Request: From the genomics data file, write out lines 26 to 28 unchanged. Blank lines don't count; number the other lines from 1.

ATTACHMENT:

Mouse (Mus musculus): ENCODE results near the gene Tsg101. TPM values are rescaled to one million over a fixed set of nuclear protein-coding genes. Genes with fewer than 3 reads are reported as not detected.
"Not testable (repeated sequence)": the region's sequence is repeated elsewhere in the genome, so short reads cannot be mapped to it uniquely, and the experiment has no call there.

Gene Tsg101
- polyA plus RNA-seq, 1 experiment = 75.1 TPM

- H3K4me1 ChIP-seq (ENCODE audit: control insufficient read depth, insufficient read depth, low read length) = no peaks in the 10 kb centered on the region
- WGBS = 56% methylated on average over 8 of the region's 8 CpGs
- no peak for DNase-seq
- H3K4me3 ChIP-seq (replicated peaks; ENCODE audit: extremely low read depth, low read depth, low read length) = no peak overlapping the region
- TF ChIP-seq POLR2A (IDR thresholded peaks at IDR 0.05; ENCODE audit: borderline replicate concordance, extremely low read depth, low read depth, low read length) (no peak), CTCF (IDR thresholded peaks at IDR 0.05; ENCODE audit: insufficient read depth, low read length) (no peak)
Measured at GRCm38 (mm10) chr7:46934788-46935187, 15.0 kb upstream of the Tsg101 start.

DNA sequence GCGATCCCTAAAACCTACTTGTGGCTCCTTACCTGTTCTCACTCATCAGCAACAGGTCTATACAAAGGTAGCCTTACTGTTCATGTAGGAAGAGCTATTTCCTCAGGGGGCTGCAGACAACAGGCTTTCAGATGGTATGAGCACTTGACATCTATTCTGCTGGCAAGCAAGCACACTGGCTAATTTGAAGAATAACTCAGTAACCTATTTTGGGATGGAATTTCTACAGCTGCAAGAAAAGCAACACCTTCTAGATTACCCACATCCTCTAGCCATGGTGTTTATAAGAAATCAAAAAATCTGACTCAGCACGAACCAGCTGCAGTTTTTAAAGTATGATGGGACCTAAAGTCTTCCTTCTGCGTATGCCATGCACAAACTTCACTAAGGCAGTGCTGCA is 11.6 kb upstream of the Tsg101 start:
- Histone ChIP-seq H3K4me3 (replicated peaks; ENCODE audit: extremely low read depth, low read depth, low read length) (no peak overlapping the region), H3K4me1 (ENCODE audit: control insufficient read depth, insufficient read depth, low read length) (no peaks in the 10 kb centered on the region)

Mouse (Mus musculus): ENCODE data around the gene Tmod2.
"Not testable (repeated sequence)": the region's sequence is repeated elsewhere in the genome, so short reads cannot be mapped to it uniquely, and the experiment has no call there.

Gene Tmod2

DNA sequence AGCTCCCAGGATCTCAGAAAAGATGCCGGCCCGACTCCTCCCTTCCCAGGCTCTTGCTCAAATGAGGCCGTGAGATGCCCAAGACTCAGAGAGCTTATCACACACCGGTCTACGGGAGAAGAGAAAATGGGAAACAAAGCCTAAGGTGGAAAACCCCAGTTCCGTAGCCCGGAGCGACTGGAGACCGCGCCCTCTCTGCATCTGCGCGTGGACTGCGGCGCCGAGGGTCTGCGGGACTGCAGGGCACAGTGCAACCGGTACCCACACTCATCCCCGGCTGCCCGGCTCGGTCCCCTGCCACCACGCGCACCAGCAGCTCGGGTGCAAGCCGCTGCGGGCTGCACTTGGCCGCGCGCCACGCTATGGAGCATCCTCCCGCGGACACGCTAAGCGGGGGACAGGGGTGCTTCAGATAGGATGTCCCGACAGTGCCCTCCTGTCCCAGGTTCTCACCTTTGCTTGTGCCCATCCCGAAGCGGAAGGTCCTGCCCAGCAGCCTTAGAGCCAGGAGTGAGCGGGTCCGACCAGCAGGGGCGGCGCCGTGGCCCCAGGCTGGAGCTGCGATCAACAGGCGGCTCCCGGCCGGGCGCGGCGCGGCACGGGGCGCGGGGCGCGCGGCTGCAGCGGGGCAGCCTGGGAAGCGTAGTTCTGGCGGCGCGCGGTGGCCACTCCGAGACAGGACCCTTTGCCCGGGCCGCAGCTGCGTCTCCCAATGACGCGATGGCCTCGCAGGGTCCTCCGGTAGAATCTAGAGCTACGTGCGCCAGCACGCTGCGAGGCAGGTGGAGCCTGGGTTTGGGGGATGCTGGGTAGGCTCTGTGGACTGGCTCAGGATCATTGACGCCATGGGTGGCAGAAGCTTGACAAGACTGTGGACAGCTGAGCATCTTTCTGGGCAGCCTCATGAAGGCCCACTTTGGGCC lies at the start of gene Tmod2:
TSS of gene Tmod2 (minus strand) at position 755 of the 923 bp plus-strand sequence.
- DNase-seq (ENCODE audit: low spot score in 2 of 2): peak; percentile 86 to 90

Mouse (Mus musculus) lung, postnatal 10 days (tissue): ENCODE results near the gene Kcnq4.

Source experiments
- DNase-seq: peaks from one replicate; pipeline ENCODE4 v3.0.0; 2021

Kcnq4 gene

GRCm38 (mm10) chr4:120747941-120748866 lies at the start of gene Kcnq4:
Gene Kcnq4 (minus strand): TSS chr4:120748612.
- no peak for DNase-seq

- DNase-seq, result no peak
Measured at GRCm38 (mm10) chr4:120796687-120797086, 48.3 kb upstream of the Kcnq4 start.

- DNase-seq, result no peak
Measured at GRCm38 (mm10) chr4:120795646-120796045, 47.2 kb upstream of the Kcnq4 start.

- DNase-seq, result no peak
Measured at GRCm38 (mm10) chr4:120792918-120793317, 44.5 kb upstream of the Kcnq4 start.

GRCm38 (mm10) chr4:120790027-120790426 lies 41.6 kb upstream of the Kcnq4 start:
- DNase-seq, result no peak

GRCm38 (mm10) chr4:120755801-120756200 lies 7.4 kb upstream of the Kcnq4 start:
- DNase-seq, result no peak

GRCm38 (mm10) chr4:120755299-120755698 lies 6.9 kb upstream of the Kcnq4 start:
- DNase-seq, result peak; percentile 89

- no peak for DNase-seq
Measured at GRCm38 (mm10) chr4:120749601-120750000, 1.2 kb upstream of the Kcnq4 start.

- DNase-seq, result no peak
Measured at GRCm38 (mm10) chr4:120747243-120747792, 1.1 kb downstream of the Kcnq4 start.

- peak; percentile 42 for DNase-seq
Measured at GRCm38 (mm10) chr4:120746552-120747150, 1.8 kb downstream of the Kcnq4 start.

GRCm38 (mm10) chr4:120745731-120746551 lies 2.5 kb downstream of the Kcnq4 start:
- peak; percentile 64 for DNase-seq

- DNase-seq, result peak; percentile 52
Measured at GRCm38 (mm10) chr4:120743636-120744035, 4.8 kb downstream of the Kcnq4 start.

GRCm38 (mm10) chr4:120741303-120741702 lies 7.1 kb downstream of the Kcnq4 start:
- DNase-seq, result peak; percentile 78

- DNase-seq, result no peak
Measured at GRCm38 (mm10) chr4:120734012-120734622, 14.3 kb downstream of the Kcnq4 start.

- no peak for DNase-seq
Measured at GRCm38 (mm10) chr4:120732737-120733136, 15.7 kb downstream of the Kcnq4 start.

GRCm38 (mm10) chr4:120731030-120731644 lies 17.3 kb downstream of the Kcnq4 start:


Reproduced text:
- DNase-seq, result no peak
Measured at GRCm38 (mm10) chr4:120796687-120797086, 48.3 kb upstream of the Kcnq4 start.

- DNase-seq, result no peak